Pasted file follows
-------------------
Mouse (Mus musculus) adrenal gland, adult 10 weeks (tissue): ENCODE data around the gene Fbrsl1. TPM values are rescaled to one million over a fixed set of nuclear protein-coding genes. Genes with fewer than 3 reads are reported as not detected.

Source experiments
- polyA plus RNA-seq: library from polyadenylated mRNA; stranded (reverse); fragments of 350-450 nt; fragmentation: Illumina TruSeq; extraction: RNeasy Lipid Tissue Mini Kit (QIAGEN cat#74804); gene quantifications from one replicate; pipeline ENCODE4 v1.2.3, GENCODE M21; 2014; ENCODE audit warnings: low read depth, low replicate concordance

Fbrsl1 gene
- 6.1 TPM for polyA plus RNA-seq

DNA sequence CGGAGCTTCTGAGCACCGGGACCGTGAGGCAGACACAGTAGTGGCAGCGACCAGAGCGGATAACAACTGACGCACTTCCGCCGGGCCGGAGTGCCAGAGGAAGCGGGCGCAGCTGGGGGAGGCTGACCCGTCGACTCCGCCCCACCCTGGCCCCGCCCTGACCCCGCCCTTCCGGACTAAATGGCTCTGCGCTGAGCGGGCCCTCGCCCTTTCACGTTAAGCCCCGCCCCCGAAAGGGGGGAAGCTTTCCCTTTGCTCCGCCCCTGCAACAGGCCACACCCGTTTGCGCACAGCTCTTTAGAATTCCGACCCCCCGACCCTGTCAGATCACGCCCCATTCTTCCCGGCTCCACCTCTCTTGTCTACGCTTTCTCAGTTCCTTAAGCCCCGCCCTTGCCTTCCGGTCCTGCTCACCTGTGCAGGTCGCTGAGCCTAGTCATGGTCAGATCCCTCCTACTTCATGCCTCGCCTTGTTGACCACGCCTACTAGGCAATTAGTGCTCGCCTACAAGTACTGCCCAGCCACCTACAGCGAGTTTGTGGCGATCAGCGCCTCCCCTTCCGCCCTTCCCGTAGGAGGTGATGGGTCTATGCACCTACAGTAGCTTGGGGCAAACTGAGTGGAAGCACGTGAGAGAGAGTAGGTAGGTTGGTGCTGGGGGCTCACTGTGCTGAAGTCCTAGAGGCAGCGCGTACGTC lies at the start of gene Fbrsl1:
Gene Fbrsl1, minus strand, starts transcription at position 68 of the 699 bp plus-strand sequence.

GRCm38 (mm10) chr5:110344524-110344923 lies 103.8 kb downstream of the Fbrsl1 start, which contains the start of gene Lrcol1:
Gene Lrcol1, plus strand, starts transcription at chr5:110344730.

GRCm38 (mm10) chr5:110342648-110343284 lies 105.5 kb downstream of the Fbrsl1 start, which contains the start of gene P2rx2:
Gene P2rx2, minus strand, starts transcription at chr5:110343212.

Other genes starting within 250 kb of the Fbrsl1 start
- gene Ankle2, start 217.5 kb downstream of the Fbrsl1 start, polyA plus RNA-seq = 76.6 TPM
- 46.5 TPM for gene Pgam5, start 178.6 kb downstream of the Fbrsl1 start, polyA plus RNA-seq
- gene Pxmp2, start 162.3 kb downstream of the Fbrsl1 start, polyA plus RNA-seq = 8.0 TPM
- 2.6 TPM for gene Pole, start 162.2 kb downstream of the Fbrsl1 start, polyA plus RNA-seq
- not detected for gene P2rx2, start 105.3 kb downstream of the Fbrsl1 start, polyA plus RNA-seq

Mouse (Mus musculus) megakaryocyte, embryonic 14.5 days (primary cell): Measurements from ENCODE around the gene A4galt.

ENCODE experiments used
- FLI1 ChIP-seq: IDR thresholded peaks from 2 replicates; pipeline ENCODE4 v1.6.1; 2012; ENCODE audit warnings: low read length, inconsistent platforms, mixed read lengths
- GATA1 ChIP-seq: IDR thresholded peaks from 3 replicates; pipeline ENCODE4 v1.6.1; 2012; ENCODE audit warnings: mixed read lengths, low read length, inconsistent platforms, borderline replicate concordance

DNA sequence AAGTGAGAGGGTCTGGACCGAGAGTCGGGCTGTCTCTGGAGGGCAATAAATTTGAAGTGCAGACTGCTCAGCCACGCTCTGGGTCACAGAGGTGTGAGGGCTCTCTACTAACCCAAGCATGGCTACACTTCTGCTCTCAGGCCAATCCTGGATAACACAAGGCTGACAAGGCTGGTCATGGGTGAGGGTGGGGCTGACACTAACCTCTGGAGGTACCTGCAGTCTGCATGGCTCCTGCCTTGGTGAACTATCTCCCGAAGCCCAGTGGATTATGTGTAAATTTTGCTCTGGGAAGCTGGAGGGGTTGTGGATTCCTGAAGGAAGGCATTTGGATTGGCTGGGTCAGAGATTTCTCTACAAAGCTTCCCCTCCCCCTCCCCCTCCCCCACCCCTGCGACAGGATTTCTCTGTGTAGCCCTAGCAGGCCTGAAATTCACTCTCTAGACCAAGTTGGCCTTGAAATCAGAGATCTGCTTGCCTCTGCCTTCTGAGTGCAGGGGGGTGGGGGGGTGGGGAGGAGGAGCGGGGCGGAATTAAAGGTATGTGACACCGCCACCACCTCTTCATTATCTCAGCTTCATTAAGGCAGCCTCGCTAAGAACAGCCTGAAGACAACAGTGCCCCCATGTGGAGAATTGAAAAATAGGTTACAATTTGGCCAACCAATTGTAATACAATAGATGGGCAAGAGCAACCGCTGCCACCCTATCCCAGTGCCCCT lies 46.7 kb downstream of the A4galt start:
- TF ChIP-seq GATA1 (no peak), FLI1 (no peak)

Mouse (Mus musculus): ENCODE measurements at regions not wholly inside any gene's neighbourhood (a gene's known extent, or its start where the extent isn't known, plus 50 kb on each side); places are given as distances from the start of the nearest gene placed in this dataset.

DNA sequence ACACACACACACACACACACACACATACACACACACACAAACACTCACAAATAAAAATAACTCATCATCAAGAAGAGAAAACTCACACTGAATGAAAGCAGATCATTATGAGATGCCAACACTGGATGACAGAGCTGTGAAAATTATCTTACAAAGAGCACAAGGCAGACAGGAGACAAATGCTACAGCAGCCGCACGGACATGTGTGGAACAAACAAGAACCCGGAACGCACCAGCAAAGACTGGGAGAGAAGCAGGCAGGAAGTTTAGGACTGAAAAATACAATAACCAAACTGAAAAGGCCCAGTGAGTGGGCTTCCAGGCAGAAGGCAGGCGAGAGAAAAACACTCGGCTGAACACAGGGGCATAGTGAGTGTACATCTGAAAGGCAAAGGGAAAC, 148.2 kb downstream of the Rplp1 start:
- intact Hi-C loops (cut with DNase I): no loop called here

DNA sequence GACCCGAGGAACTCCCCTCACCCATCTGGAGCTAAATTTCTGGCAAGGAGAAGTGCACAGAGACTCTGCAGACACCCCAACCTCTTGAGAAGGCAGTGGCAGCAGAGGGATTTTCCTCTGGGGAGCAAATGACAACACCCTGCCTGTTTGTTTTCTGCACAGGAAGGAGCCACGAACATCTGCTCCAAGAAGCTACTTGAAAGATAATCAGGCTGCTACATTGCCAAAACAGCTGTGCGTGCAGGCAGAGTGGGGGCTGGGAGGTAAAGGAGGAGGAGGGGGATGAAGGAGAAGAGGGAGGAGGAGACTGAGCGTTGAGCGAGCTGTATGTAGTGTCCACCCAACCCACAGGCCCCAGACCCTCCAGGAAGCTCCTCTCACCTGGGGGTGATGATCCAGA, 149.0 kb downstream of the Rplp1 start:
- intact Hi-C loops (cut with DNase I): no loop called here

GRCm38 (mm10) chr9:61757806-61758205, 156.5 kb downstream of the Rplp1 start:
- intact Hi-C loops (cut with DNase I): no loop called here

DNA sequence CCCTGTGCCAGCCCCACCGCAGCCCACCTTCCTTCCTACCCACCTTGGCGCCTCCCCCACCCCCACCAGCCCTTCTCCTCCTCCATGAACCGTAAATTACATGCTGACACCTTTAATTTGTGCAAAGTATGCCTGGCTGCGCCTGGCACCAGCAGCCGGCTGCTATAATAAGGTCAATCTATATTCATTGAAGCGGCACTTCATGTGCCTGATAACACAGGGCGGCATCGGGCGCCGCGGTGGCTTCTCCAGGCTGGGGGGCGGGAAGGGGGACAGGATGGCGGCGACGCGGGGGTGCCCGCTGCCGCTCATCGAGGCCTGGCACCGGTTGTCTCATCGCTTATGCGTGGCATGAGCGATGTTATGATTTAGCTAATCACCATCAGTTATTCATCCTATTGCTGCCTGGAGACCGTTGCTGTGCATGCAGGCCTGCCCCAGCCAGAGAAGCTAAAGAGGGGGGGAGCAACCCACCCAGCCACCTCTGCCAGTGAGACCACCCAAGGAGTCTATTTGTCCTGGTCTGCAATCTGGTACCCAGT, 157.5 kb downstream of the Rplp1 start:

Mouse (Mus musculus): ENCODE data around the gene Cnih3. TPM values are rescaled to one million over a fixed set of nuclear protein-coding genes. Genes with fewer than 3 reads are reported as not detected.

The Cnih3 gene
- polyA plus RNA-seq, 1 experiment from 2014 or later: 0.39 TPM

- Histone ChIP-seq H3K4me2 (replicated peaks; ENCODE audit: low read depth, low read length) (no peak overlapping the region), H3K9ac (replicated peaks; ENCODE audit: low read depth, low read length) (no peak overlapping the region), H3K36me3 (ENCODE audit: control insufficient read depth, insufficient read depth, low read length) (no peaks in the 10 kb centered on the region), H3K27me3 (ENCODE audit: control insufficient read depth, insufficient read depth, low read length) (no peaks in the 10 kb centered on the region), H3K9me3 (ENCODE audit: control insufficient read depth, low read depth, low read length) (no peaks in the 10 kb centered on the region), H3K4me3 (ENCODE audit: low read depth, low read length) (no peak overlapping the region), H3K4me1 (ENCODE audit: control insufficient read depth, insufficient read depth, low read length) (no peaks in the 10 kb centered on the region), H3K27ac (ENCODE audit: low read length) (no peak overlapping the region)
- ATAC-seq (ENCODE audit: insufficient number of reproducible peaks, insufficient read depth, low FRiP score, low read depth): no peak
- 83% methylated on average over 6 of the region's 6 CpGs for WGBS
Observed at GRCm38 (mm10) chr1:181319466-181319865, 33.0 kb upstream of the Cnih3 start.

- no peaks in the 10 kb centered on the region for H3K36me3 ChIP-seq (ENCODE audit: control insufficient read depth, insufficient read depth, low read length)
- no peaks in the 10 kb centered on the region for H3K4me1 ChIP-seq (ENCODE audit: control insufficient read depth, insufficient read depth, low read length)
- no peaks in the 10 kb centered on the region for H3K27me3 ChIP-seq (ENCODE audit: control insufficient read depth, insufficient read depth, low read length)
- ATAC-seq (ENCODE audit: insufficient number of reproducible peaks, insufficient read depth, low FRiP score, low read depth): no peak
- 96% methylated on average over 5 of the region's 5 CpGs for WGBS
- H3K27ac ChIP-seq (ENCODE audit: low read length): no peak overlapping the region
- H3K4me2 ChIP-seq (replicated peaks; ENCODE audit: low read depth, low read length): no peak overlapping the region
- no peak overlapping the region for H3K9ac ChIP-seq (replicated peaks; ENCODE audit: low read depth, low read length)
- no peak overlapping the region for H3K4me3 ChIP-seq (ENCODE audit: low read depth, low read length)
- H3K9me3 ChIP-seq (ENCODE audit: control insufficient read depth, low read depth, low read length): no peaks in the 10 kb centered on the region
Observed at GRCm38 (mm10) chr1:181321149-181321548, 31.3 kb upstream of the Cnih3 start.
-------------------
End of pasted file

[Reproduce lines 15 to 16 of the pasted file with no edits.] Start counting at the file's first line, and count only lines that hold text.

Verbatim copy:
- gene Pxmp2, start 162.3 kb downstream of the Fbrsl1 start, polyA plus RNA-seq = 8.0 TPM
- 2.6 TPM for gene Pole, start 162.2 kb downstream of the Fbrsl1 start, polyA plus RNA-seq